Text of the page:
There are plenty of ways to get your geek-on while operating your always new Chromebook. The simplicity and price of the Chrome OS is what draws casual people in, but techies know that it’s still Linux at the core – and while it may not be obvious, it even has a command line interface.
Here is the cooler part…
All you have to press is CTRL – ALT – T and you will be up and running in the browser-based shell known as Crosh. That’s it!
Once in the shell, it might be a good idea to type help and it will give you a list of commands. Even if this is your first time in this type of interface, you should have no trouble getting familiar with some of basic and advanced commands. If you are a Command Line Ninja then you will notice some subtle differences in the commands but nothing to panic about.
Send ICMP ECHO_REQUEST packets to a network host.
ssh [optional args…]
Starts the ssh subsystem if invoked without any arguments.
Remove a host from the list of known ssh hosts.
By typing help_advanced you can summon a more in-depth list:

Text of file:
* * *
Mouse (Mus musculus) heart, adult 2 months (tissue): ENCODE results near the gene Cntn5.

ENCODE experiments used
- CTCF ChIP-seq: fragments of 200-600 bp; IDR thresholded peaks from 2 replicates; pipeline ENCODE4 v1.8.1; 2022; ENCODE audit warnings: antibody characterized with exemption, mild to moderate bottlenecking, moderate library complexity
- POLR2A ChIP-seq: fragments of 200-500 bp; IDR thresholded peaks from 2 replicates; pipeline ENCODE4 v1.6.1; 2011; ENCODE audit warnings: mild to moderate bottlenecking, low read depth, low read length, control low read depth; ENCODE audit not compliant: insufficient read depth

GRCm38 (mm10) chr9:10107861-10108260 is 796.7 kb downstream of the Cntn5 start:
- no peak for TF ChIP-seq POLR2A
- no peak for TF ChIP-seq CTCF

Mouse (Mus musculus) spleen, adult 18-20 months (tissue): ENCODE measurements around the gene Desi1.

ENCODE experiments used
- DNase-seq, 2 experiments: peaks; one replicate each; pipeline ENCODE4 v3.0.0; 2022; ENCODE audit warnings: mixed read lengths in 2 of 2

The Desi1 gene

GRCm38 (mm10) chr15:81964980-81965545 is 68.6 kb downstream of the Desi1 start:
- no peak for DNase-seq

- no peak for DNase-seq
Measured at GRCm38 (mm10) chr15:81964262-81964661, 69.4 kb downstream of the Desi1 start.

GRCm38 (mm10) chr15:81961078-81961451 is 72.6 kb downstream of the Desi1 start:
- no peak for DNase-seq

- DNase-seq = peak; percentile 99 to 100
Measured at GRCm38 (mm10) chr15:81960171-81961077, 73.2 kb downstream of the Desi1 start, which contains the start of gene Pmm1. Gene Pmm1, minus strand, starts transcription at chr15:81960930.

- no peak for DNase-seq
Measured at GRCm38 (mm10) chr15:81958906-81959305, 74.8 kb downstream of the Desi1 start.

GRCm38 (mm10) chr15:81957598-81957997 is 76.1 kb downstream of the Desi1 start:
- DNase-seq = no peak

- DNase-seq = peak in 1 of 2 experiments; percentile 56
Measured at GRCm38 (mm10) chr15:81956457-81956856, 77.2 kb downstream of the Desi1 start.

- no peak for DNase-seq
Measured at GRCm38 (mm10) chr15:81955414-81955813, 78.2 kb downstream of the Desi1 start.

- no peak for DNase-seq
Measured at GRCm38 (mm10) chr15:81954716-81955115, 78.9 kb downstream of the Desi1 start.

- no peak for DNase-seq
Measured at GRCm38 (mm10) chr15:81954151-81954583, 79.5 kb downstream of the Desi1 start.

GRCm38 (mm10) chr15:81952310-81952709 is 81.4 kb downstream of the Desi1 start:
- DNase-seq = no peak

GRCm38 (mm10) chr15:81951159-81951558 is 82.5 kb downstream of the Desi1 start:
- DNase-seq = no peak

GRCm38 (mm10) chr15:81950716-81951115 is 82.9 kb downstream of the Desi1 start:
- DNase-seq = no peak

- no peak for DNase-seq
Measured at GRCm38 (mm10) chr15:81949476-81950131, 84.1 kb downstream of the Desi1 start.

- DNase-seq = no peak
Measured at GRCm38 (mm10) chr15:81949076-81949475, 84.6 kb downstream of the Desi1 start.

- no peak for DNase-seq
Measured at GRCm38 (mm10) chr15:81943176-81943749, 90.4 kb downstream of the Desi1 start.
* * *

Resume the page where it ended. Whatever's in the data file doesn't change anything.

Tests battery discharge rate for given number of seconds.
Enters a Bluetooth debugging console.
Shows connectivity status.
Enable or disable experimental storage features.
Performs extensive memory testing.
A function that performs a suite of network diagnostics.
A function that enables a predefined set of tags.
Enables or disables the peer-to-peer (P2P) sharing.
Attempt to rollback to the previous update cache.
Display the routing tables.
Low level sound configuration.
Logs a message to syslog.
Returns the current synchronization state.
Trace the path/route to a network host.
Uploads available crash reports.
For a more in-depth manual, please visit